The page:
With less than nine months to go until the US chooses its 58th president, the contest is now in full swing. The early primary elections and caucuses offer little clue as to who might step into the White House by the end of the year, with the Democrats still to decide between former Secretary of State Hilary Clinton and liberal leftie Bernie Sanders, and the Republicans unsure about stumping for billionaire reality TV star Donald Trump.

As the debates play out ahead of polling day in America, immigration, gun control and economic security will dominate the airwaves, but the issue of global warming will feature at some point too. A recent ABC News/Washington Post poll suggests that more than 63 per cent of Americans believe climate change is a “serious problem”. Couple that with the fact the same poll suggests 36 per cent of people believe climate change is “not a serious problem at all” and it makes for a contentious debating point among the US electorate.

What a change in leadership of the free world will mean for America’s renewed interest in dealing with climate is anybody’s guess. According to Trump, “people in the 1920s thought the Earth was cooling, now it's global warming,” implying that all subsequent climate science is nonsense. Back in 2012, he tweeted that the concept of global warming was “created by and for the Chinese in order to make US manufacturing non-competitive”.

Meanwhile, Democrat Bernie Sanders has drawn up a tough climate plan, which is staunchly opposed to continued fossil fuel exploration on public lands and promises to ban fracking outright.

What we do know is that the US position on effectively dealing with greenhouse gas emissions (GHG) is stronger than it’s ever been. No better is this point illustrated than by the level of funding each of the political parties receives from the fossil fuel industry, said to be responsible for much of the world’s pollution. In 1990, traditional energy firms gave almost as much to Democrats as they did to the Republicans. In 2014, the sector gave more than three times as much to the Republicans.

President Barack Obama has faced fierce opposition to his stance on tackling the climate issue, yet he has made significant progress. Central to his climate legacy is likely to be the ambitious Clean Power Plan (CPP), a policy which aims to set in motion new laws to limit the amount of carbon pollution produced by the country’s power plants by around 32 per cent within the next 15 years. According to the US Environmental Protection Agency (EPA), the drop in GHGs brought about by the plan would lead to net climate and health benefits of up to $45 billion a year by 2030 thanks to the avoidance of 150,000 asthma attacks among children, 6,600 premature deaths, and savings of $85 a year on the average American family’s energy bill.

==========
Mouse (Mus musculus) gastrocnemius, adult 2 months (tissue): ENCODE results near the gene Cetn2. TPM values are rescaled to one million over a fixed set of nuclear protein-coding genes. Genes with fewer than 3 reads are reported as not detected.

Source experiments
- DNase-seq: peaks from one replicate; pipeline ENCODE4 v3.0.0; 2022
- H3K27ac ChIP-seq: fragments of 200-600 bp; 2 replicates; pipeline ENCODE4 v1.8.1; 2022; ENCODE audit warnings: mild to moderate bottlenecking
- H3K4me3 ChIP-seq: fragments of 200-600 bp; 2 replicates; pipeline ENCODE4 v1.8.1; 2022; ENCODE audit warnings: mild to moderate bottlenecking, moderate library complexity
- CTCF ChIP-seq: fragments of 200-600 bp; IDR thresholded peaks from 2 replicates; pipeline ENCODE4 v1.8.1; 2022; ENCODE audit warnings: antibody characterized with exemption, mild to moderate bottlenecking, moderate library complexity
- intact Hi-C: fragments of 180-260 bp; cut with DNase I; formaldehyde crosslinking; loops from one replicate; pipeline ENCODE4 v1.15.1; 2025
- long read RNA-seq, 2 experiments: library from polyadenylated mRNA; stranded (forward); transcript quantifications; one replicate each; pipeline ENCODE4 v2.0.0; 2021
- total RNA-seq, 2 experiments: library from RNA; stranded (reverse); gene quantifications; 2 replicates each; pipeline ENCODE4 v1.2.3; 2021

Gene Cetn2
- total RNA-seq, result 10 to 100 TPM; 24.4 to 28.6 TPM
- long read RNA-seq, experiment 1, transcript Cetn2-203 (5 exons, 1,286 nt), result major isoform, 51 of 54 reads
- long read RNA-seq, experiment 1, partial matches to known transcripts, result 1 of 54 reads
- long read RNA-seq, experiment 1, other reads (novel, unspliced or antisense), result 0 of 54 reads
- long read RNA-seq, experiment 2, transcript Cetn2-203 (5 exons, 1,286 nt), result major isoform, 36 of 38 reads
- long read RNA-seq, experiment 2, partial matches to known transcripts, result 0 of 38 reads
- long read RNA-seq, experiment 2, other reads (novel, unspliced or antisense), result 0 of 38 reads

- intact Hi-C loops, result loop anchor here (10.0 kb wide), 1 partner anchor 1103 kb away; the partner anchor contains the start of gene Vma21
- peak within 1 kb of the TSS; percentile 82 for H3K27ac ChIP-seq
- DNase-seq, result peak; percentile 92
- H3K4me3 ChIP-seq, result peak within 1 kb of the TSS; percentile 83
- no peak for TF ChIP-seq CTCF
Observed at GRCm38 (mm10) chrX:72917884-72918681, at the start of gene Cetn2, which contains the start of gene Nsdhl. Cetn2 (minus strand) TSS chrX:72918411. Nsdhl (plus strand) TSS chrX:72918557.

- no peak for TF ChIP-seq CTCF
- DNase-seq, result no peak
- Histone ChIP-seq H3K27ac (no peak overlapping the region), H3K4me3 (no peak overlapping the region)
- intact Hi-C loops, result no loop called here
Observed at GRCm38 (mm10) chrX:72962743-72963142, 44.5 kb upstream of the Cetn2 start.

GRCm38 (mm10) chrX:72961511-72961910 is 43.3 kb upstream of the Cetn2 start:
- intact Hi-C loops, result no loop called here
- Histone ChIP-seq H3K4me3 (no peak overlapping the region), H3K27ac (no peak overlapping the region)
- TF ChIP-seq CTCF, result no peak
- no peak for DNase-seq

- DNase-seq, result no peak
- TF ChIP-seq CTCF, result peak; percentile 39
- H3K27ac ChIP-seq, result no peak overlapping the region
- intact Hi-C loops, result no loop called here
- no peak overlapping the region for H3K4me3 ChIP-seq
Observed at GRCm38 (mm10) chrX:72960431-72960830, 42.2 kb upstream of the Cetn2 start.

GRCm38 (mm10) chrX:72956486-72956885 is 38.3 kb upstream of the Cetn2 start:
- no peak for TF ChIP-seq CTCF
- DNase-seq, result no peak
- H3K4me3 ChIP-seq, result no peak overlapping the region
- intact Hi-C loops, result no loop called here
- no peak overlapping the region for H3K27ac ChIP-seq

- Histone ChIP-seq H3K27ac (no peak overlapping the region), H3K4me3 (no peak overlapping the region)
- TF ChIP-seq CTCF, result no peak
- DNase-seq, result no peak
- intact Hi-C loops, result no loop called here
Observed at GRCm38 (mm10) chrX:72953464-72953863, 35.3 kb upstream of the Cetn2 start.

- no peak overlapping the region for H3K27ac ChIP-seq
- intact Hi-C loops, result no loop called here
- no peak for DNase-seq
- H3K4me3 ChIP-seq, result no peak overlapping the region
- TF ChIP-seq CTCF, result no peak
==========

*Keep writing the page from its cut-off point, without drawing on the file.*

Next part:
Obama’s involvement in the UN climate talks last December – and his bilateral agreement with China – supported the development of a historic global agreement by the 185 countries accountable for more than 95 per cent of global GHGs - something all previous US leaders had seriously shied away from.

And earlier this month, Obama set a bold example for the required long-term thinking for dealing with climate change when he announced how he plans to use his final budget as President. He will double spending on clean energy research by 2020 and aims to boost investment in electric vehicles by introducing a $10 per barrel fee on oil paid by oil companies.

Yes, the next US president could simply walk away from the non-legally binding COP21 agreement. The fact that the Supreme Court has put the CPP on hold only reinforces the vulnerability of Obama’s climate laws.

But the tide has certainly turned in a nation responsible for almost 16 percent of the world’s total GHG pollution. The EPA had projected that coal’s share of America’s power mix would shrink to 27 per cent in 2030 thanks to the CPP. It had already reached 29 per cent in November, as cheap natural gas and renewables stole market share to force coal plants into retirement.

And Obama is confident that the Republicans will ultimately decide that railing against his climate agenda is unwise. “Do I actually think that three years from now, even Republican members of Congress are going to say that’s a smart thing to do? I don’t think they will,” he says. “Keep in mind that right now the American Republican party is the only major party I can think of in the advanced world that effectively denies climate change. It’s an outlier.”

​– This is a guest blog and may not represent the views of Virgin.com. Please see virgin.com/terms for more details. 

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